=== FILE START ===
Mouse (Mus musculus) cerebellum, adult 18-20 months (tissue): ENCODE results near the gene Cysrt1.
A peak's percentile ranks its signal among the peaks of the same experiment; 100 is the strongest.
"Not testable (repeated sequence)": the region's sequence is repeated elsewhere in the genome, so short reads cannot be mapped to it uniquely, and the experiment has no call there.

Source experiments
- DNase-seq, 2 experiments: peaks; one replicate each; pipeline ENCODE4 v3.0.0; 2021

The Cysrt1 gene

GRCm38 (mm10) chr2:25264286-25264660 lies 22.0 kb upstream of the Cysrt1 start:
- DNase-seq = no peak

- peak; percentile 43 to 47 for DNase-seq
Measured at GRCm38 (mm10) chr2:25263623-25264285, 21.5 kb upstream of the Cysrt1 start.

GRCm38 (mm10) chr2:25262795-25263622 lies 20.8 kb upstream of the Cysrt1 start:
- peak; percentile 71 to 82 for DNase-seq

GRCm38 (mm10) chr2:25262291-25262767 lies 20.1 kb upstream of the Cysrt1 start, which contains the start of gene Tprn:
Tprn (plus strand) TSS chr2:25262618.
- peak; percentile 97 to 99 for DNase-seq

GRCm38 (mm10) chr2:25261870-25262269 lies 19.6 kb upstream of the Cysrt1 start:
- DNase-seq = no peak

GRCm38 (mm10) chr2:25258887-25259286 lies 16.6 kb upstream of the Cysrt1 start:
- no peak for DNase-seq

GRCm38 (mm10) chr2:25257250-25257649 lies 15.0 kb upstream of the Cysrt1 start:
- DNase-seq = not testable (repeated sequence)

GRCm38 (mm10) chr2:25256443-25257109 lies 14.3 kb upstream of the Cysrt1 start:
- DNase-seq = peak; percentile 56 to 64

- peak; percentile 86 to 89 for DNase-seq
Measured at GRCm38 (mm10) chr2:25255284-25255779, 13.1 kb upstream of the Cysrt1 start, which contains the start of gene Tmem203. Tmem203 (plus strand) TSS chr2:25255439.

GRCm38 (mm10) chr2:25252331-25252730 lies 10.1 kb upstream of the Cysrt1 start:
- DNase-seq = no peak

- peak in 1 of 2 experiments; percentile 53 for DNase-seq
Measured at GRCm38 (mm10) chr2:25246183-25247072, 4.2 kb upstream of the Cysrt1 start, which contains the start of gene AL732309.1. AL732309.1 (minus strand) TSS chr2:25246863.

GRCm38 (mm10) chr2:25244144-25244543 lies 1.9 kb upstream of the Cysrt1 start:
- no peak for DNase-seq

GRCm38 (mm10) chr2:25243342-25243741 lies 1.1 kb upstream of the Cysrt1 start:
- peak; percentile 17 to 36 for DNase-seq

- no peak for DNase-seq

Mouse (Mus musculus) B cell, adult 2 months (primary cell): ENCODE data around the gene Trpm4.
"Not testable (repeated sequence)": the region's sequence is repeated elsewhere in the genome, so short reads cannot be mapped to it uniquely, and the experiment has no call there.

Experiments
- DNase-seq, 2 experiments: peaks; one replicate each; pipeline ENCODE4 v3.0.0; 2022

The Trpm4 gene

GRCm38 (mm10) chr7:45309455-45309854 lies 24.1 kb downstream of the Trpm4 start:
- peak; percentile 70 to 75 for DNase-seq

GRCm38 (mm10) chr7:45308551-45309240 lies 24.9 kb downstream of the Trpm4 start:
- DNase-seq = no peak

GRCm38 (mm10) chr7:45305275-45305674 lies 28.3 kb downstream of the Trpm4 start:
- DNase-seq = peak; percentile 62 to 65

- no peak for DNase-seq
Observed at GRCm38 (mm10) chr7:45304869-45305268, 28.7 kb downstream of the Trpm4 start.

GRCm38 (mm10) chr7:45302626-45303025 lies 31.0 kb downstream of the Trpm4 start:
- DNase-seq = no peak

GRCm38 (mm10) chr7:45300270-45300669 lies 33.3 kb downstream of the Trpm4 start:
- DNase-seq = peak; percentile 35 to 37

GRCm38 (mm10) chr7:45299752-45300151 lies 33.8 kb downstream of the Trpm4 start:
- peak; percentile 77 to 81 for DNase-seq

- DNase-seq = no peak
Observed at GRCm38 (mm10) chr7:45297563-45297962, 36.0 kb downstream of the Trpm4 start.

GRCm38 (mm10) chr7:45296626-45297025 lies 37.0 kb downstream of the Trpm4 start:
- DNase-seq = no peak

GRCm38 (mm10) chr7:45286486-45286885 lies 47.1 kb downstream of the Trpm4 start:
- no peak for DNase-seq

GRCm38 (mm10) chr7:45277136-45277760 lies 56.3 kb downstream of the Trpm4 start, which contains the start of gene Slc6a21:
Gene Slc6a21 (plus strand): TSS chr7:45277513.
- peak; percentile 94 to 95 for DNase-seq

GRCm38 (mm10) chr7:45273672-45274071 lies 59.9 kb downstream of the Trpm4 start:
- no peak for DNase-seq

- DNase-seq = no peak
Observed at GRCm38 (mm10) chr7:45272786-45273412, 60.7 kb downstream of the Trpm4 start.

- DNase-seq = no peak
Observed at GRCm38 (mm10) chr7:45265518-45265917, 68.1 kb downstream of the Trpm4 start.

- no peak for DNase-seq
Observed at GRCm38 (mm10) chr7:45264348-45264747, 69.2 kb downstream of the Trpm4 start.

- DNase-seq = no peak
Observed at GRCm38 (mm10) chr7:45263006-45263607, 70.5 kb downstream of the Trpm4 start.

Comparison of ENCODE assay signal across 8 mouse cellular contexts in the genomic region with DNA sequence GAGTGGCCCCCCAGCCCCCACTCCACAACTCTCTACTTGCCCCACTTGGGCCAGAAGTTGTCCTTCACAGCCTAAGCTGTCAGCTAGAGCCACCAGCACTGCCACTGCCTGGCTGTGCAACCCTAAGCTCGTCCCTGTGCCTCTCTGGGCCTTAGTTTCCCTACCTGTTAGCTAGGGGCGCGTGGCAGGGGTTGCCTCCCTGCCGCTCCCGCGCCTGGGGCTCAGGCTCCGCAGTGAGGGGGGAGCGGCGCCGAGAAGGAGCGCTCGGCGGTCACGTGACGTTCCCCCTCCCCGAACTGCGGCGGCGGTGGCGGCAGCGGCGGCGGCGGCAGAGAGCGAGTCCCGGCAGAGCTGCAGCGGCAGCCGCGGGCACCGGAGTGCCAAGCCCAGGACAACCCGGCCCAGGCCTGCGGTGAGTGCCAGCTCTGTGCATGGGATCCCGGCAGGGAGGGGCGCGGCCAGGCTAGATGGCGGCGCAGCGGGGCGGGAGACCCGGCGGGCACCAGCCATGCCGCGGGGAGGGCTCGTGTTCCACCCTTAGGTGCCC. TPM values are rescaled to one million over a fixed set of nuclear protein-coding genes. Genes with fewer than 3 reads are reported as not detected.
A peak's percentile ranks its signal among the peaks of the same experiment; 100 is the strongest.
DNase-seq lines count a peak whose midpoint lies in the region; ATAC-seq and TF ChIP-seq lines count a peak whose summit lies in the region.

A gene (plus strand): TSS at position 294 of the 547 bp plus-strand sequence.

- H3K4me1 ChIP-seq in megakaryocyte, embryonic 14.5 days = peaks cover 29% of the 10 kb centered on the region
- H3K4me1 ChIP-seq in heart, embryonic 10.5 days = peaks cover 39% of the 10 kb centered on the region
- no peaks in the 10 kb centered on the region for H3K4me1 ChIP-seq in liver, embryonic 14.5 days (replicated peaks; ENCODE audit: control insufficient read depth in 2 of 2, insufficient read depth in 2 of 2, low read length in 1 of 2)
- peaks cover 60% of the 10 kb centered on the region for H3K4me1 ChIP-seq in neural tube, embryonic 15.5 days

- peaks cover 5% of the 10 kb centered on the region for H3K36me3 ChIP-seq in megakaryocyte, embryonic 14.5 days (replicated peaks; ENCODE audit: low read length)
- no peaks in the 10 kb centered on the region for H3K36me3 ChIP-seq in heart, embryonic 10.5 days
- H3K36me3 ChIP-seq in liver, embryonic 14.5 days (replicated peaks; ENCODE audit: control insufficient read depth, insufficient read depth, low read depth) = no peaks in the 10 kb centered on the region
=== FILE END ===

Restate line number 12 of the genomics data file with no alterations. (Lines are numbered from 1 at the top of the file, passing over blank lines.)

- peak; percentile 71 to 82 for DNase-seq